You know all those stories about eggs in excess being bad for you because they lead to high cholesterol? It’s all rubbish. The nutrition and especially the diet industry have in the last few years done a big u-turn and we are now told that fats do not make us fat after all, and eggs are in fact a superfood.
Having been on my own recent voyage of discovery regarding healthy foods for me (dealing with Hashimoto’s disease and pernicious anaemia – both auto-immune issues) I have come across multiple sources advocating up to four eggs a day. Yay. I love eggs 🙂 – and have drooled over them previously here, here, here, here and here etc.
So, how to incorporate eggs everywhere? Another thing I love is Sri Lankan street food, aka short eats and egg rolls have got to be in my top 10 Sri Lankan foods. So here a quick recipe borrowed from Peter Kuruvita. Peter’s street food inspired Sri Lankan egg rolls are made with spiced tuna and potato, wrapped in pancakes, crumbed and deep fried:
- 200 g tuna steaks, cut into chunks
- 200 g new potatoes
- 4 hard boiled eggs
- 300 ml vegetable oil, for frying
For the pancakes
- 150 g plain flour
- 2 eggs
- 300 ml milk
- 1 tsp vegetable oil
For the tempered spices
- 100 ml vegetable oil
- 1 tsp cayenne pepper
- 2 chillies, finely chopped
- 1 small onion, finely chopped
- 2 garlic cloves, finely chopped
- 1 sprig curry leaves, leaves picked from stem
For the crumbing mix
- 75 g plain flour
- 2 eggs
- 100 ml water
- 300 g breadcrumbs
- Place the tuna, half a teaspoon of salt and a tablespoon of roughly ground black pepper in a pot, and cover with water. Place over medium heat until the tuna has cooked through. Drain and set aside.
- Meanwhile place the potatoes in a pot and cover with water. Bring to the boil and cook until tender. Remove from heat and drain.
- Combine the cooked tuna and potatoes in a bowl and mash until smooth but still reasonably dry. Season with salt and pepper.
- For the pancakes: whisk the flour, eggs and milk until smooth then stir through the vegetable oil. Set aside for 10 minutes until ready to fry
- For the tempered spices: heat the oil in a pan over a high heat. Add the cayenne pepper, chillies, onion, garlic and curry leaves and fry until the onions are golden brown. Remove from the heat and combine with the fish and potato mixture. Set aside.
- Make the pancakes by heating a little oil in a frying pan over a high heat. Once the oil is hot, spoon a ladelful of the mixture into the pan and swirl to coat.
- Once the pancake is loose enough to come away from the pan, flip it over and cook the other side. You dont want the pancake to crisp it should still be soft enough to fold without tearing. Repeat with remaining batter. Once all the batter has been used, set the pancakes aside.
- To make the crumbing mix, whisk the flour, eggs and water in a bowl and set aside.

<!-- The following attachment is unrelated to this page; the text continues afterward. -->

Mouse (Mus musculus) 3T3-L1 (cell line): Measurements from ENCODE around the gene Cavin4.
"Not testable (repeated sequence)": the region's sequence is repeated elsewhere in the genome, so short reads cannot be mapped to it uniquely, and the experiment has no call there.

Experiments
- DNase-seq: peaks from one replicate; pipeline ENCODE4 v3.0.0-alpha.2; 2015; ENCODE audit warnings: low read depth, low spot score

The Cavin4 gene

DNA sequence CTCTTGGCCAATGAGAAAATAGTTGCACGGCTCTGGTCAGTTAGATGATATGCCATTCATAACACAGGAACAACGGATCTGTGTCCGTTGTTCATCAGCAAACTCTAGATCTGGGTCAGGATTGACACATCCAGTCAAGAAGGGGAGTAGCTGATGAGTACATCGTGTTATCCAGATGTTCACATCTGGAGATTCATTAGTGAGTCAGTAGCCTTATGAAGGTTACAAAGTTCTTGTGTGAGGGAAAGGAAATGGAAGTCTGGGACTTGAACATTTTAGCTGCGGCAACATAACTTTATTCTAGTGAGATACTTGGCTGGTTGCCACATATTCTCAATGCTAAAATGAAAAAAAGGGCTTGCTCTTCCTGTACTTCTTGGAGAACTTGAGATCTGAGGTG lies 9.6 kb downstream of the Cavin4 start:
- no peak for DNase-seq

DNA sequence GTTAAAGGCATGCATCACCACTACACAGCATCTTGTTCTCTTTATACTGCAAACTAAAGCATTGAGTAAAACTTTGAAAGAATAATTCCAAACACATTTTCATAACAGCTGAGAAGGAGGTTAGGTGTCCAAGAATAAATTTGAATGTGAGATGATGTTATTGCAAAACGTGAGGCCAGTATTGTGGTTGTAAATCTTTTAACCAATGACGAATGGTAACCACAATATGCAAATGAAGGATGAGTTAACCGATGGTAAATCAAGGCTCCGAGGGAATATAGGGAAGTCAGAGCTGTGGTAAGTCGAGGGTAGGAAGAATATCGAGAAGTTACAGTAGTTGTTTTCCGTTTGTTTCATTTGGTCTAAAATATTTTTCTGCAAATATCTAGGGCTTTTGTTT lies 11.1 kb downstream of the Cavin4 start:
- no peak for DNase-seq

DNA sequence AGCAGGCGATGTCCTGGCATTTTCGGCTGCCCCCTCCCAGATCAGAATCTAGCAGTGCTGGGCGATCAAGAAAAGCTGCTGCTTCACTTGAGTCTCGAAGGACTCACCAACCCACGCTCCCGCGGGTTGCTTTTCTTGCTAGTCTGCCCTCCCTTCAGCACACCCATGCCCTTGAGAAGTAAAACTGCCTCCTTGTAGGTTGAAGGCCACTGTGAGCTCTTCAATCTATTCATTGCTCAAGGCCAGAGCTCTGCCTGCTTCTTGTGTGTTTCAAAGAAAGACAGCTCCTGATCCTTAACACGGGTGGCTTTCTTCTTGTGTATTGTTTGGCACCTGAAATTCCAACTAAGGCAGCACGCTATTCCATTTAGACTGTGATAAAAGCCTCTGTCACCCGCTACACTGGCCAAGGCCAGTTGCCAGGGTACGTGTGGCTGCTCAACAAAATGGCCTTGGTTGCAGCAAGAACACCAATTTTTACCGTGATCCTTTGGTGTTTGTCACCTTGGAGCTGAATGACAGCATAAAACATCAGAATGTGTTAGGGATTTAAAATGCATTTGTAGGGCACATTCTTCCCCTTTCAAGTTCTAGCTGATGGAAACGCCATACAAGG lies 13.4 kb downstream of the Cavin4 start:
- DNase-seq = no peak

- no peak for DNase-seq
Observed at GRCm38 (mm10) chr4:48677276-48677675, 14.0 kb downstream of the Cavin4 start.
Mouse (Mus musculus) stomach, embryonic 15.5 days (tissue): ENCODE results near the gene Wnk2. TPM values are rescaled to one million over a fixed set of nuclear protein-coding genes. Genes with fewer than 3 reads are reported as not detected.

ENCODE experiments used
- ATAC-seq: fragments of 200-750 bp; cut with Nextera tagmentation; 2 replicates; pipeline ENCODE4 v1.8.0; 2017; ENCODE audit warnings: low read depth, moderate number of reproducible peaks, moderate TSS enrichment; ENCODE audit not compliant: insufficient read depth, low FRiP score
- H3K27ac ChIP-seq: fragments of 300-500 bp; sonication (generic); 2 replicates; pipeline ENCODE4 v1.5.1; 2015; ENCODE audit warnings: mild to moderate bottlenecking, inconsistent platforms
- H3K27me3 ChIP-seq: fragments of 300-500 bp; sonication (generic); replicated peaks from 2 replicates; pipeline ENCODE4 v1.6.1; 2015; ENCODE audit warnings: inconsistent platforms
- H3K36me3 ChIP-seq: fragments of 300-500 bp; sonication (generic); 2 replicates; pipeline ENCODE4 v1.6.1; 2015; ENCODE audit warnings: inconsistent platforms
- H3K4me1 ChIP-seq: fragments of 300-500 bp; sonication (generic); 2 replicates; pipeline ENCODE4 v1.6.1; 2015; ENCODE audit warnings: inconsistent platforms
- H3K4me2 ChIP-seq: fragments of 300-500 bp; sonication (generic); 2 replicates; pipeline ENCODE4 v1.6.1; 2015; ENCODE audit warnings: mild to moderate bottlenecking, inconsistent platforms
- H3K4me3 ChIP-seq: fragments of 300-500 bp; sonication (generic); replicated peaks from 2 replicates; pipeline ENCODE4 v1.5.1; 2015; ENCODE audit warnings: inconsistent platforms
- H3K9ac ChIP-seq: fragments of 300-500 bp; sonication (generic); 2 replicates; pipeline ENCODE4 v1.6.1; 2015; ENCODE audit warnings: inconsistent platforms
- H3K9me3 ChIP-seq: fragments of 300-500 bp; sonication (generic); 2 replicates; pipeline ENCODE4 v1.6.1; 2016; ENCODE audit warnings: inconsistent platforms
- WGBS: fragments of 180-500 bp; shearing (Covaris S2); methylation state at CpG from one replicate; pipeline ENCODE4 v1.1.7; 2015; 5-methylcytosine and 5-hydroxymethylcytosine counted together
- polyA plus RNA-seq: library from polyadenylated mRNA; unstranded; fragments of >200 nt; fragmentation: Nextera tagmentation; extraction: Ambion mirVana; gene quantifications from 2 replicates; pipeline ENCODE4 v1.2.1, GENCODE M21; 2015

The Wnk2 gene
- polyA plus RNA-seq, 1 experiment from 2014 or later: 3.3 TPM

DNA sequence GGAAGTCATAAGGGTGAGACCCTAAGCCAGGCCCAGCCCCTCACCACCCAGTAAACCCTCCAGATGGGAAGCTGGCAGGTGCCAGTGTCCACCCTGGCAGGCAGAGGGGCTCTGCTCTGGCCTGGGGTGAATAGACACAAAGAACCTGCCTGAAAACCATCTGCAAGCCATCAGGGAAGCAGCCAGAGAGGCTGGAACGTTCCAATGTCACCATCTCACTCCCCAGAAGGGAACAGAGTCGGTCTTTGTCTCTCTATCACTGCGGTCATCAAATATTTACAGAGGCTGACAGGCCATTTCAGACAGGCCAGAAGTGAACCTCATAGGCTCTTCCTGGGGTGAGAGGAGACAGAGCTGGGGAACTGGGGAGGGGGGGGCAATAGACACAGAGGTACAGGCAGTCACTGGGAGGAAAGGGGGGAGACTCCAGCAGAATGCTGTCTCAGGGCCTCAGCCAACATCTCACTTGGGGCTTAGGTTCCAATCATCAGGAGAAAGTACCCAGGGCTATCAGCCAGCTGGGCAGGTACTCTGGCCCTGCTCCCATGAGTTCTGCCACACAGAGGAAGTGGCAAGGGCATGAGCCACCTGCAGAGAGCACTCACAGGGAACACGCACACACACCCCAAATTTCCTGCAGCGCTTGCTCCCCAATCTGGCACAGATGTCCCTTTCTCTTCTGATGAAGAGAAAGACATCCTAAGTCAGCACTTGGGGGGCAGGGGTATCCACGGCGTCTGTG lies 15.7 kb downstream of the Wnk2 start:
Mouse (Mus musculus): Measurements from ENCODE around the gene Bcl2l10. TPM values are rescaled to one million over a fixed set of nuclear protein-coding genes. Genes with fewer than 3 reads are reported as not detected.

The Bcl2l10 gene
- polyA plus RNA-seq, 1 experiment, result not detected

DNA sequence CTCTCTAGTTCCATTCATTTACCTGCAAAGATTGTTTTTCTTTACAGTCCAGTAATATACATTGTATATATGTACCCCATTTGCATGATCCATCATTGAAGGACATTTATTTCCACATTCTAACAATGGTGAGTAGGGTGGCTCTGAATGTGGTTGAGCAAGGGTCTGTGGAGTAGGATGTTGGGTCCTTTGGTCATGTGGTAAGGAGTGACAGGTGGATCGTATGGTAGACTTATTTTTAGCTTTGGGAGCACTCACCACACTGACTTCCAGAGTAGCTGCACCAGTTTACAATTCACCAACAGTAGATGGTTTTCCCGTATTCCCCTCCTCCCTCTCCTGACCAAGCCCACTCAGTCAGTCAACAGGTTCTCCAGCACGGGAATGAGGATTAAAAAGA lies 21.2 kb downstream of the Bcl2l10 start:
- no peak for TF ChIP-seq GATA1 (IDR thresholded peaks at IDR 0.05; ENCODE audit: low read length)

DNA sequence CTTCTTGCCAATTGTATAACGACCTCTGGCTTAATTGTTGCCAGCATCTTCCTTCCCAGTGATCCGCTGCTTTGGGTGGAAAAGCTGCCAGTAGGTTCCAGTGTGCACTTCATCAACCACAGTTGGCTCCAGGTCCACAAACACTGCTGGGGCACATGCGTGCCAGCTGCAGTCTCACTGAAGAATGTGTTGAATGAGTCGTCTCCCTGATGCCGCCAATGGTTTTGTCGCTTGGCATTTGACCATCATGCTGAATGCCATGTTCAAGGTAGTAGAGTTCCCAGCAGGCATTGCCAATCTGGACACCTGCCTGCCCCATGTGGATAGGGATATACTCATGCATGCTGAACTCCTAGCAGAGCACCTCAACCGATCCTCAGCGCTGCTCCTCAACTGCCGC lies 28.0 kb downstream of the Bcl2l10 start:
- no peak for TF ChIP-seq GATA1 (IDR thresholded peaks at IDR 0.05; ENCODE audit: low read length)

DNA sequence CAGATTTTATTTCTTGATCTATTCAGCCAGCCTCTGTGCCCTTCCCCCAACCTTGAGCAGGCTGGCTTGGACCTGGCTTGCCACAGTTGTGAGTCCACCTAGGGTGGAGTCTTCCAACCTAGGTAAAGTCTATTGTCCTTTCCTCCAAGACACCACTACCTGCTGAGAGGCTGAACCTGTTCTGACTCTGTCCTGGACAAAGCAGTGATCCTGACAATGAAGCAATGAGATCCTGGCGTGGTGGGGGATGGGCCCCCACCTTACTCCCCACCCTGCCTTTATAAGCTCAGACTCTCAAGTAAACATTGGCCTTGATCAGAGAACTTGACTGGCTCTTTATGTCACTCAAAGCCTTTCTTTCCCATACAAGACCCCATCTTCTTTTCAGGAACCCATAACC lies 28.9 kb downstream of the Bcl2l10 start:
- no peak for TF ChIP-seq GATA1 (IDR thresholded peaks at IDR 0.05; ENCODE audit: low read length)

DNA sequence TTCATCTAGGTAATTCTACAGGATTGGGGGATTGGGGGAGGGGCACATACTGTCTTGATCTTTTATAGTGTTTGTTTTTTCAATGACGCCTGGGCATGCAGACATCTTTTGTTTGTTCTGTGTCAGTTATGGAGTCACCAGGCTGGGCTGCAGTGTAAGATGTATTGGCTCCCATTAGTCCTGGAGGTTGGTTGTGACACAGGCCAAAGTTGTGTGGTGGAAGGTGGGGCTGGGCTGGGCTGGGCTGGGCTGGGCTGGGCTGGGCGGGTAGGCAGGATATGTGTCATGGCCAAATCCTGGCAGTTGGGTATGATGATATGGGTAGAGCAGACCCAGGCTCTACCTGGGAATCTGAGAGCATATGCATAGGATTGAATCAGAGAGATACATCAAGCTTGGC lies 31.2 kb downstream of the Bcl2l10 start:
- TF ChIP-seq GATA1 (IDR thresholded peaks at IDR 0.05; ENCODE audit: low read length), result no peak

- To assemble the egg rolls, lay a pancake on a clean work bench. Top with a small amount of the fish and potato mixture. Place an egg half on top. Fold each side of the pancake into the centre to form a square parcel. Use some of the egg and flour mixture to help the edges stick if necessary. Repeat with remaining pancakes and filling.
- Coat a roll in the flour and egg mixture, and then the breadcrumbs. Repeat with remaining rolls and set aside until ready to fry.
- To cook the rolls, heat the oil in a pot over high heat until it reaches smoking point. Add the rolls, one at a time one, and fry until crisp and golden. Remove from the oil and drain on paper towels. Serve with a nice cold beer.
Peter Kuruvita’s Egg Rolls
Other than the fact that these have been deep fried in vegetable oil these are extremely healthy. For gluten free, skip the flour & breadcrumbs and use coconut flakes instead. For less calories – shallow fry in extra virgin olive oil.
Why are eggs suddenly the latest super food? Just think about it… one egg contains all the nutrients and building blocks required to grow an entire baby chicken.
Eggs are loaded with high-quality proteins, vitamins, minerals, good fats and various trace nutrients.
A large egg contains (details):
- Only 77 calories, with 5 grams of fat and 6 grams of protein with all 9 essential amino acids.
- Rich in iron, phosphorous, selenium and vitamins A, B12, B2 and B5 (among others).
- One egg contains 113 mg of Choline – a very important nutrient for the brain, among other things.
Eat the yolks, they contain pretty much all the nutrients!
Bottom Line: Eggs contain all 9 essential amino acids, are highly concentrated with vitamins and minerals and are among the best sources of choline you can get. Omega-3 enriched or pastured eggs are best. Eggs also contain large amounts of the antioxidants Lutein and Zeaxanthine, which dramatically lower your risk of age-related eye disorders. Despite the fear mongering of the past few decades, eating eggs and cholesterol has no association whatsoever with heart disease.
So what are you waiting for?